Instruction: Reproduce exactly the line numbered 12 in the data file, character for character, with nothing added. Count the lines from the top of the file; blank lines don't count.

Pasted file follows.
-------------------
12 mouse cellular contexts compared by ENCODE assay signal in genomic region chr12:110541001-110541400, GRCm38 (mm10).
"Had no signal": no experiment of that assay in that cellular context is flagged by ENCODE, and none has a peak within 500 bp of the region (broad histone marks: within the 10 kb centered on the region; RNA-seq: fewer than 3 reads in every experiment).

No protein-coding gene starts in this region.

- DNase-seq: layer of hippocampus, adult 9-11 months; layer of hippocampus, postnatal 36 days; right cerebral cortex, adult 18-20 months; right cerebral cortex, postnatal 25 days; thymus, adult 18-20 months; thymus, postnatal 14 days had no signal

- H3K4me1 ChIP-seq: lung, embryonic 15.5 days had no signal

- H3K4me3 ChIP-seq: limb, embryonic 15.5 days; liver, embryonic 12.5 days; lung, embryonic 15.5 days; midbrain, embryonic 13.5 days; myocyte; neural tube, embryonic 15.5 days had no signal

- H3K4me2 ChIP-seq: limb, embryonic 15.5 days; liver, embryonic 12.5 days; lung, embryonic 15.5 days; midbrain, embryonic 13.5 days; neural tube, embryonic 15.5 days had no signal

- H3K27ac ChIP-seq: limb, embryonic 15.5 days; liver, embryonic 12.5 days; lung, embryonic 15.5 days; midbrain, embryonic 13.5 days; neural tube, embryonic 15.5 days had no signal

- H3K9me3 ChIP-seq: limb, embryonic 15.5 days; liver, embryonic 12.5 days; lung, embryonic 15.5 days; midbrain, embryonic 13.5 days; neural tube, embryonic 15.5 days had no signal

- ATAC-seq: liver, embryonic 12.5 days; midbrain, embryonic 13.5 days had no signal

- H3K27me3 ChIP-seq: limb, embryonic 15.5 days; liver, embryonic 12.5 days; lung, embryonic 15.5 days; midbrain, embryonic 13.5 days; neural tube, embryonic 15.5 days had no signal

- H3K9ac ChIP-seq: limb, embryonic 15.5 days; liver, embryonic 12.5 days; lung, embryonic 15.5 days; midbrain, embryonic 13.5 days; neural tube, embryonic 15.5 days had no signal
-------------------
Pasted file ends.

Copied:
- H3K9ac ChIP-seq: limb, embryonic 15.5 days; liver, embryonic 12.5 days; lung, embryonic 15.5 days; midbrain, embryonic 13.5 days; neural tube, embryonic 15.5 days had no signal